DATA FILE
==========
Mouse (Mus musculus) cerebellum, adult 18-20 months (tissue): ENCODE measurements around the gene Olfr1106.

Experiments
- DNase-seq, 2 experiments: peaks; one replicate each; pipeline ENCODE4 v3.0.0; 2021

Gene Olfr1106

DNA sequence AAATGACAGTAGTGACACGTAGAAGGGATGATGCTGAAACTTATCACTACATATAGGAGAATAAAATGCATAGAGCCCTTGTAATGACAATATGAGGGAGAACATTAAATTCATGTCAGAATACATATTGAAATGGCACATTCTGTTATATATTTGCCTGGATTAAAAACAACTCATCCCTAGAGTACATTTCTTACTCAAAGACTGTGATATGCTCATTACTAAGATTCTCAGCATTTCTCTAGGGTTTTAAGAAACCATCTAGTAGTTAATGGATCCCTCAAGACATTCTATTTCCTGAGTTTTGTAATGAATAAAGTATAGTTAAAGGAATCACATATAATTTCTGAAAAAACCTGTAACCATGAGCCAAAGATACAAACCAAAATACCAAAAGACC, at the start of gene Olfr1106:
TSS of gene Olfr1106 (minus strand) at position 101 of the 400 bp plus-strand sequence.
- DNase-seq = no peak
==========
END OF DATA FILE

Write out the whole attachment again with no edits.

Mouse (Mus musculus) cerebellum, adult 18-20 months (tissue): ENCODE measurements around the gene Olfr1106.

Experiments
- DNase-seq, 2 experiments: peaks; one replicate each; pipeline ENCODE4 v3.0.0; 2021

Gene Olfr1106

DNA sequence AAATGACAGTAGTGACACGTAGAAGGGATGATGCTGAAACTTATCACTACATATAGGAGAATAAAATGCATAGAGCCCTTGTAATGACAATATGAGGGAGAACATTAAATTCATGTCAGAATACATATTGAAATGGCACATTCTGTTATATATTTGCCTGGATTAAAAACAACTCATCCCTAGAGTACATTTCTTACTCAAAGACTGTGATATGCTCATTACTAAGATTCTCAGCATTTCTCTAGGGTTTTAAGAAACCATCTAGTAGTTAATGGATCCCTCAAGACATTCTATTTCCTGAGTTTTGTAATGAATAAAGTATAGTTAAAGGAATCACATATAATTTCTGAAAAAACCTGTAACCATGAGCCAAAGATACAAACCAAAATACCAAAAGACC, at the start of gene Olfr1106:
TSS of gene Olfr1106 (minus strand) at position 101 of the 400 bp plus-strand sequence.
- DNase-seq = no peak